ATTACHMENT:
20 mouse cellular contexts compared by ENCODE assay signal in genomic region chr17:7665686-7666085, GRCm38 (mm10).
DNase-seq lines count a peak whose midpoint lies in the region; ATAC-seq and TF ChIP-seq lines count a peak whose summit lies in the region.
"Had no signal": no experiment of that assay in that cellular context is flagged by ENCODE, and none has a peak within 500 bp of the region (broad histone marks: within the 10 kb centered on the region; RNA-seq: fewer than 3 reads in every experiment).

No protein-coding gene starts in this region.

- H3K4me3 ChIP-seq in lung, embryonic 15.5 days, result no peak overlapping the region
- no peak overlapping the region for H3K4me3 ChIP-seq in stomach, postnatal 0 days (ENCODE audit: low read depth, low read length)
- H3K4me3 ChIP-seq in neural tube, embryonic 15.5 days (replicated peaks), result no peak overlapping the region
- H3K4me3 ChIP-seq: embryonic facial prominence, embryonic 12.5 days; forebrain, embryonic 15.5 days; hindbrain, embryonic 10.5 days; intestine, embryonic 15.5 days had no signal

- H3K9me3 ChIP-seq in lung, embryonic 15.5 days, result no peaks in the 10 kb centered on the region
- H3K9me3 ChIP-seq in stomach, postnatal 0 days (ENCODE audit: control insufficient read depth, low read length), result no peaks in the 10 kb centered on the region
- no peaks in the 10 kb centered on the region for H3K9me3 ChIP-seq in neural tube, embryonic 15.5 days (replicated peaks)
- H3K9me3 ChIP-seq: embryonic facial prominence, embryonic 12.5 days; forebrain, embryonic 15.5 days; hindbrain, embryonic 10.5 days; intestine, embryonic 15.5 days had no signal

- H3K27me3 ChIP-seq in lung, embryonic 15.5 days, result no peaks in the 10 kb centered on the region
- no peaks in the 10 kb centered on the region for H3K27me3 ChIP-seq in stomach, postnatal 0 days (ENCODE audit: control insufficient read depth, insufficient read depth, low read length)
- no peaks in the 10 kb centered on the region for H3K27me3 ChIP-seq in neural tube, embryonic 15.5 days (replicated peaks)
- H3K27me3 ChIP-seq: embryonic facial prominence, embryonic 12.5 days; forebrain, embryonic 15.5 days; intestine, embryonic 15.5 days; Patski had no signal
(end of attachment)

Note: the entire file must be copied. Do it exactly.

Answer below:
20 mouse cellular contexts compared by ENCODE assay signal in genomic region chr17:7665686-7666085, GRCm38 (mm10).
DNase-seq lines count a peak whose midpoint lies in the region; ATAC-seq and TF ChIP-seq lines count a peak whose summit lies in the region.
"Had no signal": no experiment of that assay in that cellular context is flagged by ENCODE, and none has a peak within 500 bp of the region (broad histone marks: within the 10 kb centered on the region; RNA-seq: fewer than 3 reads in every experiment).

No protein-coding gene starts in this region.

- H3K4me3 ChIP-seq in lung, embryonic 15.5 days, result no peak overlapping the region
- no peak overlapping the region for H3K4me3 ChIP-seq in stomach, postnatal 0 days (ENCODE audit: low read depth, low read length)
- H3K4me3 ChIP-seq in neural tube, embryonic 15.5 days (replicated peaks), result no peak overlapping the region
- H3K4me3 ChIP-seq: embryonic facial prominence, embryonic 12.5 days; forebrain, embryonic 15.5 days; hindbrain, embryonic 10.5 days; intestine, embryonic 15.5 days had no signal

- H3K9me3 ChIP-seq in lung, embryonic 15.5 days, result no peaks in the 10 kb centered on the region
- H3K9me3 ChIP-seq in stomach, postnatal 0 days (ENCODE audit: control insufficient read depth, low read length), result no peaks in the 10 kb centered on the region
- no peaks in the 10 kb centered on the region for H3K9me3 ChIP-seq in neural tube, embryonic 15.5 days (replicated peaks)
- H3K9me3 ChIP-seq: embryonic facial prominence, embryonic 12.5 days; forebrain, embryonic 15.5 days; hindbrain, embryonic 10.5 days; intestine, embryonic 15.5 days had no signal

- H3K27me3 ChIP-seq in lung, embryonic 15.5 days, result no peaks in the 10 kb centered on the region
- no peaks in the 10 kb centered on the region for H3K27me3 ChIP-seq in stomach, postnatal 0 days (ENCODE audit: control insufficient read depth, insufficient read depth, low read length)
- no peaks in the 10 kb centered on the region for H3K27me3 ChIP-seq in neural tube, embryonic 15.5 days (replicated peaks)
- H3K27me3 ChIP-seq: embryonic facial prominence, embryonic 12.5 days; forebrain, embryonic 15.5 days; intestine, embryonic 15.5 days; Patski had no signal